The Truth about Marijuana forum in Childs Park last night was a sprinkling of truth with a dash of propaganda. And one could look at it that way regardless of where they stand on the Amendment 2 medical marijuana issue.
On one hand, two proponents for the legal use of marijuana as medicine fielded questions from a crowd of mostly Amendment 2 supporters. On the other, Pinellas Sheriff Bob Gualtieri took a lashing from the group, several questioning whether he even knew what he was talking about.
Dr. Gregory Gerdeman, assistant professor of biology at Eckerd College, offered a scientific peak into the benefits of medical marijuana.
“I’ve become a profound advocate for the use of herbal cannabis as medicine in no small part because I‘ve met so many patients who have found rapid and effective relief when other medications have not and I’ve seen them face arrest and the indignity of being a criminal for using a plant that’s been used safely as a medicine for at least 2,500 years.”
Gerdeman countered many of Gualtieri’s arguments. Except for one.
“There is addiction to marijuana, and a lot of proponents sometimes shoot themselves in the foot by saying it doesn’t exist. It does. It’s quite unusual, for the number of people who use it, but it does exist, and we should have an open minded conversation about that.”
But according to Gerdeman, that’s all the more reason to legalize the herb for medical use. He argues that because marijuana is not accepted as medicine in the state of Florida, most doctors don’t get any training on possible benefits. If Amendment 2 passes, Gerdeman said doctors would have to undergo special training and continuing education to ensure they are properly prescribing the drug.
That flies contrary to what Sherriff Gualtieri argues. He says it’s not so much that he doesn’t believe in the therapeutic properties in cannabis.
“If somebody is truly at the end of life, I don’t care what they do to take themselves out of pain,” he said.
Instead he thinks the Amendment language itself is too vague. That one argument was the crux of all others. For example, pot shops on every corner just like Starbucks, pedaling weed to youngsters because parental consent won’t be required and allowing doctors to set up the ganja equivalent of pill mills to dispense grass to anyone with a minor headache. That’s some pretty scary stuff.
Medical pot activist Kurt Donley disagrees with Gualtieri, points out that the terms of Amendment 2 haven’t been laid out. There’s a limited number of words that can be used on a ballot referendum – certainly not enough to determine who can distribute medical marijuana to whom and what criteria doctors have to follow to write a script for it. Claims that medical marijuana is going to become some sort of legal dope slinging ring where any five-year old can pedal his little ball of cuteness down to the local Rx pot sold here shop with a prescription he somehow acquired without his parents consent, well, those are just simply unfounded. Could it happen? Sure. There’s money to be made here and certainly there will be people looking to profit. But to the fear-mongering level opponents are all up in arms about? Probably not.
“It’s a constitutional amendment because the Florida legislature refused to work on it,” Donley said. “You know these guys are going to make the worst most restrictive rules on the planet. So those are garbage arguments.”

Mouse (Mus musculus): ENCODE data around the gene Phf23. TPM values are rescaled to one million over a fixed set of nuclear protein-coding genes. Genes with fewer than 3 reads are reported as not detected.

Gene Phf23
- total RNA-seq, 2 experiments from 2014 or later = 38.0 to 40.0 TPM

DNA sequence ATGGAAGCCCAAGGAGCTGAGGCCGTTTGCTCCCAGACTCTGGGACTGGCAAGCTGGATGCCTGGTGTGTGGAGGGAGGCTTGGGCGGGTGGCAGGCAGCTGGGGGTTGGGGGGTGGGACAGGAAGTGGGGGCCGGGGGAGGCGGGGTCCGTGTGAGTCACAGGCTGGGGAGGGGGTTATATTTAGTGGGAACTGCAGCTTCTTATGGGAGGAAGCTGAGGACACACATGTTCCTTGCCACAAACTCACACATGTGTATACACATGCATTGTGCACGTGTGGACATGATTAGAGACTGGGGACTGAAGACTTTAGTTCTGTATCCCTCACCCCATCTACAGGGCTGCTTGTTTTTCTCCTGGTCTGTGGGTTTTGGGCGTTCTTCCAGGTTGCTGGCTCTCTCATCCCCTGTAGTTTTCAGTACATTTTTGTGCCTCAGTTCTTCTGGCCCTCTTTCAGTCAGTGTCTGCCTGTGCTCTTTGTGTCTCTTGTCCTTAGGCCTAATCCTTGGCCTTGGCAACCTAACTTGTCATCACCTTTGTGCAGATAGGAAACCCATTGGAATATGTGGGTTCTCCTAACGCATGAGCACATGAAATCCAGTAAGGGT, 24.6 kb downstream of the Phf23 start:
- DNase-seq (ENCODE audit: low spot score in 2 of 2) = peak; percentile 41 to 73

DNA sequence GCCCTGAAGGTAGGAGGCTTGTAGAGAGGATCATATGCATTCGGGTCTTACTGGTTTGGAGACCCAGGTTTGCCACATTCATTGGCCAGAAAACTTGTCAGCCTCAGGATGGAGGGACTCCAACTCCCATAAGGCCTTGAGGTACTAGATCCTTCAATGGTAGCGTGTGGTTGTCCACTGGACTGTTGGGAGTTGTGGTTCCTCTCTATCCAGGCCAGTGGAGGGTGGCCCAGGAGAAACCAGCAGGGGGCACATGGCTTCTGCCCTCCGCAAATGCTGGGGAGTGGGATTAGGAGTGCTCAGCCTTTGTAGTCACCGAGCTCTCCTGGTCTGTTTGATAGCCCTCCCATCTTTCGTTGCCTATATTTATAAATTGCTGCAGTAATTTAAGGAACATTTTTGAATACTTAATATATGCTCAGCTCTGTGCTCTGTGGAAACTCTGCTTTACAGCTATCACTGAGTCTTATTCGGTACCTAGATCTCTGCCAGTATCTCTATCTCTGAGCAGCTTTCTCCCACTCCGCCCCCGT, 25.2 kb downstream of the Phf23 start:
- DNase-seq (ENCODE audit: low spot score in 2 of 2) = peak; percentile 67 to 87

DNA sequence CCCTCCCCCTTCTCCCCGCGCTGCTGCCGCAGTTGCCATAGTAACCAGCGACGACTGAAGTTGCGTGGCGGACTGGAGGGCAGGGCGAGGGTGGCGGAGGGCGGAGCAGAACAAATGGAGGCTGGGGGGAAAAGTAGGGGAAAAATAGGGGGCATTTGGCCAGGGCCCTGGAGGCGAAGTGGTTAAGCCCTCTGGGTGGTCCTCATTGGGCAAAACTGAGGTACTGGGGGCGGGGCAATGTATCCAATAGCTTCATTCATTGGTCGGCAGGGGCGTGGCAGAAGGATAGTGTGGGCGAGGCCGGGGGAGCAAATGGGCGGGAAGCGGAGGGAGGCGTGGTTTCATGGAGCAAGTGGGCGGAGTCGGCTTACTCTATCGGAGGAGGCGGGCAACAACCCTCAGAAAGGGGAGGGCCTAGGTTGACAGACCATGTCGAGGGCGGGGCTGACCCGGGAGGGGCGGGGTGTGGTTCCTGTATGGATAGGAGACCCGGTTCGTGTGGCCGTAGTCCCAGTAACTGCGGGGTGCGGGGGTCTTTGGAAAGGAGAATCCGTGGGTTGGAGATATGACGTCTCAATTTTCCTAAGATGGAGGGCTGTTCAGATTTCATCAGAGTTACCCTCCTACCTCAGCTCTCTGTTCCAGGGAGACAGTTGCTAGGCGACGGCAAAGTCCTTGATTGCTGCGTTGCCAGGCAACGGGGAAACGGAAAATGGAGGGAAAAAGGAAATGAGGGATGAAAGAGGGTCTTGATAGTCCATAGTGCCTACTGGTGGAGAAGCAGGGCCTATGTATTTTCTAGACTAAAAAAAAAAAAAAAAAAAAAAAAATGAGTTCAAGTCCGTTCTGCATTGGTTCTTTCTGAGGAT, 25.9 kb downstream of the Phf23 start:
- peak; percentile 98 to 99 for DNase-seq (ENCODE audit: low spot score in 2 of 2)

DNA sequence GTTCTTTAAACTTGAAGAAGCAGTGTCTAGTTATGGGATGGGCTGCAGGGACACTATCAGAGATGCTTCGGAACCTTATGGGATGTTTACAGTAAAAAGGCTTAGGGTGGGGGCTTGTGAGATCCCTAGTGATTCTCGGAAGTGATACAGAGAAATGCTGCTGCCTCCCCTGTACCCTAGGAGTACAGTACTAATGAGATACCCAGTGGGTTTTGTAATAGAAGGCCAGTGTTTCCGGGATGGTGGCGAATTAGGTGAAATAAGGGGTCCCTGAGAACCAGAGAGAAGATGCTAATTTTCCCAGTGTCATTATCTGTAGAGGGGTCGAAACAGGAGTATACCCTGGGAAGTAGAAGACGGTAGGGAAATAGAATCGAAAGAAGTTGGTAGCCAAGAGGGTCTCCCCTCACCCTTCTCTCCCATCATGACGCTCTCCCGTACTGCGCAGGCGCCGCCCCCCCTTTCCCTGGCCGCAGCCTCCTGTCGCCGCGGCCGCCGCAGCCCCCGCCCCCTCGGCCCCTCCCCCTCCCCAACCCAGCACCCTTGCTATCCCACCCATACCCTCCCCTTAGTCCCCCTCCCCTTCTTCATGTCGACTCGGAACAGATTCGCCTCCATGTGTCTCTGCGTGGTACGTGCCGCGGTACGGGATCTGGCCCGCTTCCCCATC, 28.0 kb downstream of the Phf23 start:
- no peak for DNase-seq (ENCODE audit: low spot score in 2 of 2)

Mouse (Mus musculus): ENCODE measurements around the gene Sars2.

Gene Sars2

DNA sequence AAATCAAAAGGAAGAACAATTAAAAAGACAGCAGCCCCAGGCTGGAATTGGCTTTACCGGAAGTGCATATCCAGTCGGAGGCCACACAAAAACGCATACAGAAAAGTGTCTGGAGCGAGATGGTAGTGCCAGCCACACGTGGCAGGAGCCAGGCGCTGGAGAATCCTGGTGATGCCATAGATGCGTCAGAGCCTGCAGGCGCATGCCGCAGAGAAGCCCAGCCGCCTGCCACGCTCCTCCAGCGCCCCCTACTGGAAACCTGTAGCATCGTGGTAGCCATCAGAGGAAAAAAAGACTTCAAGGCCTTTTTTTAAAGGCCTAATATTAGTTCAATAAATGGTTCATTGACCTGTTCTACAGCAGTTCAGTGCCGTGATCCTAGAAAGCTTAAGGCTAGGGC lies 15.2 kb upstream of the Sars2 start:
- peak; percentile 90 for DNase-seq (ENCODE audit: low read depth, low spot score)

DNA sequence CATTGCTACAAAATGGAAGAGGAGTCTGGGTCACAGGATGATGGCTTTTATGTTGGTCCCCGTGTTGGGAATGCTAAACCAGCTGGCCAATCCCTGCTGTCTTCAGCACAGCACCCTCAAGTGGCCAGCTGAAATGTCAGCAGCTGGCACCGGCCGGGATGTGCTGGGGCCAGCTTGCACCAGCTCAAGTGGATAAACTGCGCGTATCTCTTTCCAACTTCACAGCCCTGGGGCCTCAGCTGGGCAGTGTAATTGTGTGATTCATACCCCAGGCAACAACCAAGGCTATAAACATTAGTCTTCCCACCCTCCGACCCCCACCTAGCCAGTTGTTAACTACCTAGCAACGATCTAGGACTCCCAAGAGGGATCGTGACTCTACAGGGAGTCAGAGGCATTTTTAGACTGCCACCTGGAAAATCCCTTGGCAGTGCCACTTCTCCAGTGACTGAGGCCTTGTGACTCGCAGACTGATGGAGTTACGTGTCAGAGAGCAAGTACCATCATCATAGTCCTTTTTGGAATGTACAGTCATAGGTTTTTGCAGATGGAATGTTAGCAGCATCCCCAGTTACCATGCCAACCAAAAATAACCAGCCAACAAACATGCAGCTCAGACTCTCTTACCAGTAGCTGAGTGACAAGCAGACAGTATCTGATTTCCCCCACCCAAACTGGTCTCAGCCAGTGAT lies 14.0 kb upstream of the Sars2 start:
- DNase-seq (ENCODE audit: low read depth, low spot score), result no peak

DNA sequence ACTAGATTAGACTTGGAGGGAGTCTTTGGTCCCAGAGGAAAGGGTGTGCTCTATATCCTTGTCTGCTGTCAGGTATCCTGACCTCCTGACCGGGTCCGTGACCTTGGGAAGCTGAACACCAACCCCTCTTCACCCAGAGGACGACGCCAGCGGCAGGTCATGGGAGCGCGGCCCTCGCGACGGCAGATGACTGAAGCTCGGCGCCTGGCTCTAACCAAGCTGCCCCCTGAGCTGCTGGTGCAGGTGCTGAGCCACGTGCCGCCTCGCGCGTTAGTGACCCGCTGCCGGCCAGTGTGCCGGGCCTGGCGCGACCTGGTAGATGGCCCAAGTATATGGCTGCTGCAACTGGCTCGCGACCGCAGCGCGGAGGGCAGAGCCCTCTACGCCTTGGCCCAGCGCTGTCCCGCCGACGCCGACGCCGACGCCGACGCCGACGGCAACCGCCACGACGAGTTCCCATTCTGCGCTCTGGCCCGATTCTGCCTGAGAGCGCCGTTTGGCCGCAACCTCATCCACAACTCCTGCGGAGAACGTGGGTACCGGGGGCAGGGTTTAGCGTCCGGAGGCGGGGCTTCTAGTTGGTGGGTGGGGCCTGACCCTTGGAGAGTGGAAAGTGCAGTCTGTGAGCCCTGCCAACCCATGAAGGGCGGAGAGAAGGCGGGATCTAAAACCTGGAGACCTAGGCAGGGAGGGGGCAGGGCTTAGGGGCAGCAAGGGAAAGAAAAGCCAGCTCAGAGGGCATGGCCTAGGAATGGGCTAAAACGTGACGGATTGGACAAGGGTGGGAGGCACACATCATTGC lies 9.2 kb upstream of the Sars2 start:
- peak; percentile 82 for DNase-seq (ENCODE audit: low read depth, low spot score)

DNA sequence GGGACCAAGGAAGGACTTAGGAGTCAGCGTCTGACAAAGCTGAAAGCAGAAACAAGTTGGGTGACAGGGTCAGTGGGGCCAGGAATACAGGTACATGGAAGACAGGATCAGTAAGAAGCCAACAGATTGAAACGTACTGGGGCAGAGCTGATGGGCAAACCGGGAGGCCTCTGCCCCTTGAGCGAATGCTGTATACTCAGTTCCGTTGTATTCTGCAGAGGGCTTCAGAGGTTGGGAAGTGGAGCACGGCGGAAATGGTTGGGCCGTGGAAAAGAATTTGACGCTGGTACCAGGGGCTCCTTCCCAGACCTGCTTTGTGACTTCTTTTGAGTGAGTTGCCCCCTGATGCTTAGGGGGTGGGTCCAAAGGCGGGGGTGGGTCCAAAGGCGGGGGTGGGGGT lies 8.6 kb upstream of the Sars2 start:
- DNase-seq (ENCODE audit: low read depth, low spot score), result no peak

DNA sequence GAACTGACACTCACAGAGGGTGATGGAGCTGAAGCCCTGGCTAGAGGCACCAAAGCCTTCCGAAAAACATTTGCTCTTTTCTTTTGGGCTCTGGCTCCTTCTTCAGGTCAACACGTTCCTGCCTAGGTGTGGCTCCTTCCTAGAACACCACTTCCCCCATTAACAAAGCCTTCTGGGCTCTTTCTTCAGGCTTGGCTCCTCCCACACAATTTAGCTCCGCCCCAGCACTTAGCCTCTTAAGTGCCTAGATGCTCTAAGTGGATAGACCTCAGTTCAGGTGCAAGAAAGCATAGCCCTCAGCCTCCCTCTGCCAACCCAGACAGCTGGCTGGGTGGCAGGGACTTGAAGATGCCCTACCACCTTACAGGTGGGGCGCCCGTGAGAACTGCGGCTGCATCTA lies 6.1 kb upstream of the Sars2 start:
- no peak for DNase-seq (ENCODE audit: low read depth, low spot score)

Donley, who ditched his usual t-shirt, shorts and flip-flop attire for a snazzy suit, stayed calm. But not as calm as his Eckerd biology counterpart. That’s because for Donley, it’s personal. He suffered a stroke about 5-years ago. Since then, medical marijuana has aided in his recovery. He claims it got him back on his feet so fast he was used as a source of inspiration for other recovering stroke victims. And he made that admission sitting directly next to the head of the biggest law enforcement agency in the county.
Why? Because Donley lives in Florida, but according to legal documents, he’s a California resident and medical marijuana cardholder. He’d really like to pay Florida taxes, but, for right now, that would make him a criminal. Donnely alleges that the only reason law enforcement groups and many leaders including Gualtieri remain hell-bent on keeping what many see as a harmless substance illegal is to make money. But he’s also concerned about what he calls the 6-1 disparity where for every one white person who is arrested for pot, 6 African-Americans are hauled in for the minor drug offense.
“All it is is an easy way to arrest blacks,” Donley preached. “It’s the last Jim Crow law on the books.”
Gualtieri argued that medical marijuana already exists – in two ways. One, the legislature passed and Governor approved use of Charlotte’s Web. It’s a strain of marijuana high in CBD, but low in THC. THC is the part of pot that makes users high. The strain is then cultivated into an oil and taken orally to reduce, or in some cases, eliminate seizures. There’s also Marinol. That’s an FDA approved drug that mimics the effects of THC which is what dulls pain and stimulates appetite.
Author’s note: a previous version of this story misquoted Dr. Gerdeman as saying “It is addictive,” he said. “That’s where a lot of proponents shoot themselves in the foot. It’s unlikely, but it can be addictive.”
The quote was transcribed incorrectly. The complete quote, “There is addiction to marijuana, and a lot of proponents sometimes shoot themselves in the foot by saying it doesn’t exist. It does. It’s quite unusual, for the number of people who use it, but it does exist, and we should have an open minded conversation about that,” is accurately updated in the revised version of this story.